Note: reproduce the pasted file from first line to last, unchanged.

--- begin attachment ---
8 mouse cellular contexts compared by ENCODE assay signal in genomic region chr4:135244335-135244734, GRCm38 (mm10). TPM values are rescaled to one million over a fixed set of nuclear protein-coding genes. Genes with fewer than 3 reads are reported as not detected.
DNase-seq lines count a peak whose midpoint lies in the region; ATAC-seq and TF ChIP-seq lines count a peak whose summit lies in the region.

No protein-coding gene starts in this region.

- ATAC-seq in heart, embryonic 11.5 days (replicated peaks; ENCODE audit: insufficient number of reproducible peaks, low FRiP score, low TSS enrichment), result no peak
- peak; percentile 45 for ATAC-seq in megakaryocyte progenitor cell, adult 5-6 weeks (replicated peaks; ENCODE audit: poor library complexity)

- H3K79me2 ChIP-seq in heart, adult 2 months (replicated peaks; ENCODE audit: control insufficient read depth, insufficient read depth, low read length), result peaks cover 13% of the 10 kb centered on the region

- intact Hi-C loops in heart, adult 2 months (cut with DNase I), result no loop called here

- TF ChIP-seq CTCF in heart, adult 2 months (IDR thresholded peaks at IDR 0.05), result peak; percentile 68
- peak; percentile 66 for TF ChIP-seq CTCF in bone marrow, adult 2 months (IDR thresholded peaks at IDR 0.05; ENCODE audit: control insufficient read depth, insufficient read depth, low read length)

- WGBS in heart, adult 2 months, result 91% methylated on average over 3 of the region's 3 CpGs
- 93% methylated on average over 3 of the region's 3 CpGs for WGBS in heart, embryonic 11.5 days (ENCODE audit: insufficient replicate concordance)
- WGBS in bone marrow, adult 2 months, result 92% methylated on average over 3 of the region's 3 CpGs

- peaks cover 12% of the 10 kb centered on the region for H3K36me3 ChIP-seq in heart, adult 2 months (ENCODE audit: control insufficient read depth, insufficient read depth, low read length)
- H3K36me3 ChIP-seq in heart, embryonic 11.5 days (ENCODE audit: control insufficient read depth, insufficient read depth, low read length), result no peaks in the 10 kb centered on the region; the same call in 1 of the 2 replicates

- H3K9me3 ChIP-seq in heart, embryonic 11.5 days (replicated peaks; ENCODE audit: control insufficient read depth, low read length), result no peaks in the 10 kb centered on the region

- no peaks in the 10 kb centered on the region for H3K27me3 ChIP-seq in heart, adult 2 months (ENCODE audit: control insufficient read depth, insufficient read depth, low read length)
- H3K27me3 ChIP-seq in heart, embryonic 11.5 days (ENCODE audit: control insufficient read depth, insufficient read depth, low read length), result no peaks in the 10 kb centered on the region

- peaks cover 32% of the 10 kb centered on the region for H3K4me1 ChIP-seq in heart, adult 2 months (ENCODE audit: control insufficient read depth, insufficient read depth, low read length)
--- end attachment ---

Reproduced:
8 mouse cellular contexts compared by ENCODE assay signal in genomic region chr4:135244335-135244734, GRCm38 (mm10). TPM values are rescaled to one million over a fixed set of nuclear protein-coding genes. Genes with fewer than 3 reads are reported as not detected.
DNase-seq lines count a peak whose midpoint lies in the region; ATAC-seq and TF ChIP-seq lines count a peak whose summit lies in the region.

No protein-coding gene starts in this region.

- ATAC-seq in heart, embryonic 11.5 days (replicated peaks; ENCODE audit: insufficient number of reproducible peaks, low FRiP score, low TSS enrichment), result no peak
- peak; percentile 45 for ATAC-seq in megakaryocyte progenitor cell, adult 5-6 weeks (replicated peaks; ENCODE audit: poor library complexity)

- H3K79me2 ChIP-seq in heart, adult 2 months (replicated peaks; ENCODE audit: control insufficient read depth, insufficient read depth, low read length), result peaks cover 13% of the 10 kb centered on the region

- intact Hi-C loops in heart, adult 2 months (cut with DNase I), result no loop called here

- TF ChIP-seq CTCF in heart, adult 2 months (IDR thresholded peaks at IDR 0.05), result peak; percentile 68
- peak; percentile 66 for TF ChIP-seq CTCF in bone marrow, adult 2 months (IDR thresholded peaks at IDR 0.05; ENCODE audit: control insufficient read depth, insufficient read depth, low read length)

- WGBS in heart, adult 2 months, result 91% methylated on average over 3 of the region's 3 CpGs
- 93% methylated on average over 3 of the region's 3 CpGs for WGBS in heart, embryonic 11.5 days (ENCODE audit: insufficient replicate concordance)
- WGBS in bone marrow, adult 2 months, result 92% methylated on average over 3 of the region's 3 CpGs

- peaks cover 12% of the 10 kb centered on the region for H3K36me3 ChIP-seq in heart, adult 2 months (ENCODE audit: control insufficient read depth, insufficient read depth, low read length)
- H3K36me3 ChIP-seq in heart, embryonic 11.5 days (ENCODE audit: control insufficient read depth, insufficient read depth, low read length), result no peaks in the 10 kb centered on the region; the same call in 1 of the 2 replicates

- H3K9me3 ChIP-seq in heart, embryonic 11.5 days (replicated peaks; ENCODE audit: control insufficient read depth, low read length), result no peaks in the 10 kb centered on the region

- no peaks in the 10 kb centered on the region for H3K27me3 ChIP-seq in heart, adult 2 months (ENCODE audit: control insufficient read depth, insufficient read depth, low read length)
- H3K27me3 ChIP-seq in heart, embryonic 11.5 days (ENCODE audit: control insufficient read depth, insufficient read depth, low read length), result no peaks in the 10 kb centered on the region

- peaks cover 32% of the 10 kb centered on the region for H3K4me1 ChIP-seq in heart, adult 2 months (ENCODE audit: control insufficient read depth, insufficient read depth, low read length)